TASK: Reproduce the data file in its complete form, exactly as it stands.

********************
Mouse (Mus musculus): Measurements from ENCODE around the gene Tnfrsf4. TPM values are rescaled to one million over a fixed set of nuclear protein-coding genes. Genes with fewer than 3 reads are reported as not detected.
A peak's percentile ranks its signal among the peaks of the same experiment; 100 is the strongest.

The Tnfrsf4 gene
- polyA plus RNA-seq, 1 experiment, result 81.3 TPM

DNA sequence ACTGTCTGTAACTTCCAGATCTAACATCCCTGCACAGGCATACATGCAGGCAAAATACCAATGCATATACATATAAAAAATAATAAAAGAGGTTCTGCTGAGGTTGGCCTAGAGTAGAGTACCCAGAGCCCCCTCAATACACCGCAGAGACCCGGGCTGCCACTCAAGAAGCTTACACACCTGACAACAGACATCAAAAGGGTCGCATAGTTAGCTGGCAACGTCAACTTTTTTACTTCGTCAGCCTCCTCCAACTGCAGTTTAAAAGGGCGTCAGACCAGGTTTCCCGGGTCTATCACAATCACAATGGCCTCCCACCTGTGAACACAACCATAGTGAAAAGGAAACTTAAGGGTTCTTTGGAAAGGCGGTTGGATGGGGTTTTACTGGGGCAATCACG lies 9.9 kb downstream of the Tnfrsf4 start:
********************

Mouse (Mus musculus): Measurements from ENCODE around the gene Tnfrsf4. TPM values are rescaled to one million over a fixed set of nuclear protein-coding genes. Genes with fewer than 3 reads are reported as not detected.
A peak's percentile ranks its signal among the peaks of the same experiment; 100 is the strongest.

The Tnfrsf4 gene
- polyA plus RNA-seq, 1 experiment, result 81.3 TPM

DNA sequence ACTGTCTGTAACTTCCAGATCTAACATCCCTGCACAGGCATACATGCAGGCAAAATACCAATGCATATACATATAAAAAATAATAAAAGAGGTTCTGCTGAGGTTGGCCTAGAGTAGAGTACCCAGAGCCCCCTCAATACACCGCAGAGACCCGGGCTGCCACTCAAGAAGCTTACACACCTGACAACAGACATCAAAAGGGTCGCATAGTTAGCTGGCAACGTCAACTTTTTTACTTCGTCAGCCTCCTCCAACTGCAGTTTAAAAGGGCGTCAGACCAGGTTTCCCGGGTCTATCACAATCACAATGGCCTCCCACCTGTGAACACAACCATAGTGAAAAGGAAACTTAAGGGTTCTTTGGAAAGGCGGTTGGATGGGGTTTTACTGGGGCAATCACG lies 9.9 kb downstream of the Tnfrsf4 start: